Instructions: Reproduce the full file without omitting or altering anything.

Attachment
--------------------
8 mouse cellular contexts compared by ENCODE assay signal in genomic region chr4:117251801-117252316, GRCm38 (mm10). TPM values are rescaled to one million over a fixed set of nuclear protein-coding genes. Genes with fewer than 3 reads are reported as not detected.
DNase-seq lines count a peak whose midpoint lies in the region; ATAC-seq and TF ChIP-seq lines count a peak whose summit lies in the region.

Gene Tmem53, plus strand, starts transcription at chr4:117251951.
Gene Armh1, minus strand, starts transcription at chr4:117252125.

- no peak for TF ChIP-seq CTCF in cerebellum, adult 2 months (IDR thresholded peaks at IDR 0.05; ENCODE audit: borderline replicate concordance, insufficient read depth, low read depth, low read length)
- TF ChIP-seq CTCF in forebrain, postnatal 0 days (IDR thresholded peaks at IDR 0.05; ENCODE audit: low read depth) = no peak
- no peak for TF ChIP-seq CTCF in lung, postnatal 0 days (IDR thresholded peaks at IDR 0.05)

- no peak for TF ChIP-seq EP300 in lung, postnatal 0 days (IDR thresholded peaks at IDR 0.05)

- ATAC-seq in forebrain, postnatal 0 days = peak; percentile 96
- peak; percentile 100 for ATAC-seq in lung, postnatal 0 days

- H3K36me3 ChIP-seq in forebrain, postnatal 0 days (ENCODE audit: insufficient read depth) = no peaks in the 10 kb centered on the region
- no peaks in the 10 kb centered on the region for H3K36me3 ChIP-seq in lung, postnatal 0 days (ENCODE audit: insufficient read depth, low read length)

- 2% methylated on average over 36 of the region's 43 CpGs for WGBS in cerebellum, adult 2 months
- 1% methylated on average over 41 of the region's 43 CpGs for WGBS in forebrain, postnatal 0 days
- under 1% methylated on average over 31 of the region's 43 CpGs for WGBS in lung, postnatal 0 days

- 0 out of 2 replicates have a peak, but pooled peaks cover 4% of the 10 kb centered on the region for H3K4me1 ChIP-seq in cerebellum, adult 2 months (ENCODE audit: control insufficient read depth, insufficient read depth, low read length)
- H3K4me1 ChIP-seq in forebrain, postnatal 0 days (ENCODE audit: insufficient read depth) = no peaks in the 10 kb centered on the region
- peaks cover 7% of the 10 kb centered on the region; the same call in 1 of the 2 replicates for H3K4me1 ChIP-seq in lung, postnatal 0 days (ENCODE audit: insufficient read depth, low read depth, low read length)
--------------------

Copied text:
8 mouse cellular contexts compared by ENCODE assay signal in genomic region chr4:117251801-117252316, GRCm38 (mm10). TPM values are rescaled to one million over a fixed set of nuclear protein-coding genes. Genes with fewer than 3 reads are reported as not detected.
DNase-seq lines count a peak whose midpoint lies in the region; ATAC-seq and TF ChIP-seq lines count a peak whose summit lies in the region.

Gene Tmem53, plus strand, starts transcription at chr4:117251951.
Gene Armh1, minus strand, starts transcription at chr4:117252125.

- no peak for TF ChIP-seq CTCF in cerebellum, adult 2 months (IDR thresholded peaks at IDR 0.05; ENCODE audit: borderline replicate concordance, insufficient read depth, low read depth, low read length)
- TF ChIP-seq CTCF in forebrain, postnatal 0 days (IDR thresholded peaks at IDR 0.05; ENCODE audit: low read depth) = no peak
- no peak for TF ChIP-seq CTCF in lung, postnatal 0 days (IDR thresholded peaks at IDR 0.05)

- no peak for TF ChIP-seq EP300 in lung, postnatal 0 days (IDR thresholded peaks at IDR 0.05)

- ATAC-seq in forebrain, postnatal 0 days = peak; percentile 96
- peak; percentile 100 for ATAC-seq in lung, postnatal 0 days

- H3K36me3 ChIP-seq in forebrain, postnatal 0 days (ENCODE audit: insufficient read depth) = no peaks in the 10 kb centered on the region
- no peaks in the 10 kb centered on the region for H3K36me3 ChIP-seq in lung, postnatal 0 days (ENCODE audit: insufficient read depth, low read length)

- 2% methylated on average over 36 of the region's 43 CpGs for WGBS in cerebellum, adult 2 months
- 1% methylated on average over 41 of the region's 43 CpGs for WGBS in forebrain, postnatal 0 days
- under 1% methylated on average over 31 of the region's 43 CpGs for WGBS in lung, postnatal 0 days

- 0 out of 2 replicates have a peak, but pooled peaks cover 4% of the 10 kb centered on the region for H3K4me1 ChIP-seq in cerebellum, adult 2 months (ENCODE audit: control insufficient read depth, insufficient read depth, low read length)
- H3K4me1 ChIP-seq in forebrain, postnatal 0 days (ENCODE audit: insufficient read depth) = no peaks in the 10 kb centered on the region
- peaks cover 7% of the 10 kb centered on the region; the same call in 1 of the 2 replicates for H3K4me1 ChIP-seq in lung, postnatal 0 days (ENCODE audit: insufficient read depth, low read depth, low read length)